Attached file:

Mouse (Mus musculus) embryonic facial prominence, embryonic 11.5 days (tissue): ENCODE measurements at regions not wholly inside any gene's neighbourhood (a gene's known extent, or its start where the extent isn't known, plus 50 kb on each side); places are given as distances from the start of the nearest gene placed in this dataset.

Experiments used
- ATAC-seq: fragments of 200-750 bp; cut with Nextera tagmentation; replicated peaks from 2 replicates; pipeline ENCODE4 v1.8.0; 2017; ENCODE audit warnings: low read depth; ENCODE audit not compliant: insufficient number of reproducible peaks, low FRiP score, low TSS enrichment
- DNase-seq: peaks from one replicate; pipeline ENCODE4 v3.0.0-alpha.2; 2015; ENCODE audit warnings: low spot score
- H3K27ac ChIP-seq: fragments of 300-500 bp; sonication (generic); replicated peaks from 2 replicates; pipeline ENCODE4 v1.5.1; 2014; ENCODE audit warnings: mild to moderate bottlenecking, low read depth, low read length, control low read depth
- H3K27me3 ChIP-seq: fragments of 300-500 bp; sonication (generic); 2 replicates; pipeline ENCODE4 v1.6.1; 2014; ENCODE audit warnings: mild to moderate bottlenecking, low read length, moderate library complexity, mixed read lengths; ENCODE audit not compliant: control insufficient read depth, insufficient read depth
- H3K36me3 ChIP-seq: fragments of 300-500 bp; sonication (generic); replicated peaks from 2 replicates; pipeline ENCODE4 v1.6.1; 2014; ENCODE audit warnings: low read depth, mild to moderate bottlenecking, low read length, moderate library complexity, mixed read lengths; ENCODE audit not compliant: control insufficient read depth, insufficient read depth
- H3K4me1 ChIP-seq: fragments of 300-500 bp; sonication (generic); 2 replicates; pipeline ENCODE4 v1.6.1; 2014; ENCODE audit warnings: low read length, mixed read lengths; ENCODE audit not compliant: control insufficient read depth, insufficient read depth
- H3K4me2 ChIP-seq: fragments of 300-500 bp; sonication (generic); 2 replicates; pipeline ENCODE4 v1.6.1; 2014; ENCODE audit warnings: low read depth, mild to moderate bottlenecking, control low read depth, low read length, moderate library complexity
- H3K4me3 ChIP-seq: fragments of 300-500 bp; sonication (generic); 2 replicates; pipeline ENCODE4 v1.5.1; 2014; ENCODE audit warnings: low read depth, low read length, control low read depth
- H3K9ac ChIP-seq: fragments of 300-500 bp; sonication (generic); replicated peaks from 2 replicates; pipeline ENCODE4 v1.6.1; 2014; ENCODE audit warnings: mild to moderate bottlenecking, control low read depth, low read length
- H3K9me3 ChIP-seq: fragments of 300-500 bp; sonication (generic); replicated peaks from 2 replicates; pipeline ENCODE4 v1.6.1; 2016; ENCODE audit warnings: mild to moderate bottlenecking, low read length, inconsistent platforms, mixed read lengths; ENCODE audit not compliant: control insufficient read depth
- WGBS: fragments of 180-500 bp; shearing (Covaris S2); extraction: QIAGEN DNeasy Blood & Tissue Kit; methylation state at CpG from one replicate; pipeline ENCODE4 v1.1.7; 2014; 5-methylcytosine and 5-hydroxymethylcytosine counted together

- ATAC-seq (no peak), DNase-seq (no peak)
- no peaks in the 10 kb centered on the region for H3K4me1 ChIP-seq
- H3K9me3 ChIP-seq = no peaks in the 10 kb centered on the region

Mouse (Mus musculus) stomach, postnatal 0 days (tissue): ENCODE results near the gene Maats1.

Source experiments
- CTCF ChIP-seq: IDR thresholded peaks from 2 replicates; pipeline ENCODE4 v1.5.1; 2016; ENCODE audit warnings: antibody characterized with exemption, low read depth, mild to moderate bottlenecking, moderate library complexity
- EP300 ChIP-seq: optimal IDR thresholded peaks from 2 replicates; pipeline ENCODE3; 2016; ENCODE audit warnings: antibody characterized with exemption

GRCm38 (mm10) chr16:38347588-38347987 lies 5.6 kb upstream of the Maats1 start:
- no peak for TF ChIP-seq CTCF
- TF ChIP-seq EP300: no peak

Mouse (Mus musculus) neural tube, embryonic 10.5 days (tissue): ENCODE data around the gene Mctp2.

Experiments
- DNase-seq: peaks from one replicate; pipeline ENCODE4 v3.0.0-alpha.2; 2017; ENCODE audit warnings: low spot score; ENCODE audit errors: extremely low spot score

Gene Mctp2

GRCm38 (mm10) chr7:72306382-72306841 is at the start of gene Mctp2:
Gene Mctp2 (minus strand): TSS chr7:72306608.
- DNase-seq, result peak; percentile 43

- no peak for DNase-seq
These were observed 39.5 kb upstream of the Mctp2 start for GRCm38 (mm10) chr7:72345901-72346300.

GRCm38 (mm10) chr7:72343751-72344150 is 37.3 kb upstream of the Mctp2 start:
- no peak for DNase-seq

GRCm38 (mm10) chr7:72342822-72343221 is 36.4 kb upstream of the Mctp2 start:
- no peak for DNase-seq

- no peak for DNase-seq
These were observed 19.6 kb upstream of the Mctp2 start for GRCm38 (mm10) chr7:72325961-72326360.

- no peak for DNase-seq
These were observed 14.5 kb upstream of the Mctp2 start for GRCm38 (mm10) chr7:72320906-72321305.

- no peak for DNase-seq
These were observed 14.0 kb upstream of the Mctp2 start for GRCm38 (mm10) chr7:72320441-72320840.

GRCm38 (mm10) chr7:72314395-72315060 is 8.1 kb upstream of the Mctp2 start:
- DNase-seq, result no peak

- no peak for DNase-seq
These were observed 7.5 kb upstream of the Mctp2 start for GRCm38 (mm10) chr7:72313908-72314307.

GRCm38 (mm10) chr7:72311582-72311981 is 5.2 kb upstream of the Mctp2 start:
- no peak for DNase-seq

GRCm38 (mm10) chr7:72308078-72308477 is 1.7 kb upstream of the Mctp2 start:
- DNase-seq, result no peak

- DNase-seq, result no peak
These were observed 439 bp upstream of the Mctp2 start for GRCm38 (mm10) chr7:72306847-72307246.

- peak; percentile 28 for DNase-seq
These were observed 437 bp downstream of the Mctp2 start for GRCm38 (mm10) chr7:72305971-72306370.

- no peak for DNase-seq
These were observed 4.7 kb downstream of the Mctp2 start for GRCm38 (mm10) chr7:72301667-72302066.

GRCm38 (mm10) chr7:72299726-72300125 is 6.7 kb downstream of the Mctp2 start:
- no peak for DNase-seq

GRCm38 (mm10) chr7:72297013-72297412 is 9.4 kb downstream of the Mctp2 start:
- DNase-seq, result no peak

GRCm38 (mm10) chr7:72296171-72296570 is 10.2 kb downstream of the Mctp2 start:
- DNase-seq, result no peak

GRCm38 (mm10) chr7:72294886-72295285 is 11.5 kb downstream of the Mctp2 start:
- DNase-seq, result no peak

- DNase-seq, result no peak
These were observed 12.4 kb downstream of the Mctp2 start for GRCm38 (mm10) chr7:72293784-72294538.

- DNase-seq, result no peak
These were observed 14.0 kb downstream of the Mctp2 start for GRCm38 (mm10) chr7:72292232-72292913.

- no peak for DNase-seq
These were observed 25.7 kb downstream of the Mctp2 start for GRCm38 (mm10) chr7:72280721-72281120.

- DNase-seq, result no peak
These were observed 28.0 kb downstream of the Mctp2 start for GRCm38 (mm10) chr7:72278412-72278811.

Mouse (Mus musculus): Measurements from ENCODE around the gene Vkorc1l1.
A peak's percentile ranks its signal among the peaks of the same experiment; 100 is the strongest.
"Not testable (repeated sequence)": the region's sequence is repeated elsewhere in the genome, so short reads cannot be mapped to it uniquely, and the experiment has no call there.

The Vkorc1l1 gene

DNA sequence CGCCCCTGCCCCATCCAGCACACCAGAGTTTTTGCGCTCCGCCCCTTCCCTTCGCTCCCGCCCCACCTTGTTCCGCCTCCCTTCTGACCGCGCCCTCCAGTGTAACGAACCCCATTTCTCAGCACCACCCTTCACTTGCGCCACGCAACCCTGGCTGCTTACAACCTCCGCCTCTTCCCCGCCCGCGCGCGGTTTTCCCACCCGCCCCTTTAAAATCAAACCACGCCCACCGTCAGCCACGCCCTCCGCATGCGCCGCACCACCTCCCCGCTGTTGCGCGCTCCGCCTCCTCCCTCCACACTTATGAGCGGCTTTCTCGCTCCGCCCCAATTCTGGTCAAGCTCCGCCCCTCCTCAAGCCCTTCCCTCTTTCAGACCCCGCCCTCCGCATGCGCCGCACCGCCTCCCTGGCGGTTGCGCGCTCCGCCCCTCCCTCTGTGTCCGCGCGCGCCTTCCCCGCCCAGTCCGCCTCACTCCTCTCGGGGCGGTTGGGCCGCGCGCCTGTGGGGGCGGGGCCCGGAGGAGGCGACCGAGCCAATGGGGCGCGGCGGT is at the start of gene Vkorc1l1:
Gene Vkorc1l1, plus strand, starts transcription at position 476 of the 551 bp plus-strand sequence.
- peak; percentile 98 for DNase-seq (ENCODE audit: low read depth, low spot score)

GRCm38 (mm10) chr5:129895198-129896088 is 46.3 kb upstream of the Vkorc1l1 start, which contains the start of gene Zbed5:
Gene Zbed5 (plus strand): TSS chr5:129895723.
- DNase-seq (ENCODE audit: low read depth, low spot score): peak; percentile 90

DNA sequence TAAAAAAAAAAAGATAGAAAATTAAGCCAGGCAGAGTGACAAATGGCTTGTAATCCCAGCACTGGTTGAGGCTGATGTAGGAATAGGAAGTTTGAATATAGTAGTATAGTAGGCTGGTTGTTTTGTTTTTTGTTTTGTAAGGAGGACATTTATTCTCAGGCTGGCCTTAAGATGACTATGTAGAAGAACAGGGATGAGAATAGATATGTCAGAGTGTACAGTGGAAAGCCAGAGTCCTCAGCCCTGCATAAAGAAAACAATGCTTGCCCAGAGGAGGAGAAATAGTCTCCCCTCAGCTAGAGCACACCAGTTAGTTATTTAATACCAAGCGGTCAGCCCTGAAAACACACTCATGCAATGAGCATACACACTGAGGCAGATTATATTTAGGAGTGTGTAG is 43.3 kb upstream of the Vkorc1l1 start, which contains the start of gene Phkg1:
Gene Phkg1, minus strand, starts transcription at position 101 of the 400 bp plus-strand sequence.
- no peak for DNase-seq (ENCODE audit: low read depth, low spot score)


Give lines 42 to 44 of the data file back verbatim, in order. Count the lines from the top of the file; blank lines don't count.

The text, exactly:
These were observed 14.0 kb upstream of the Mctp2 start for GRCm38 (mm10) chr7:72320441-72320840.

GRCm38 (mm10) chr7:72314395-72315060 is 8.1 kb upstream of the Mctp2 start:
- DNase-seq, result no peak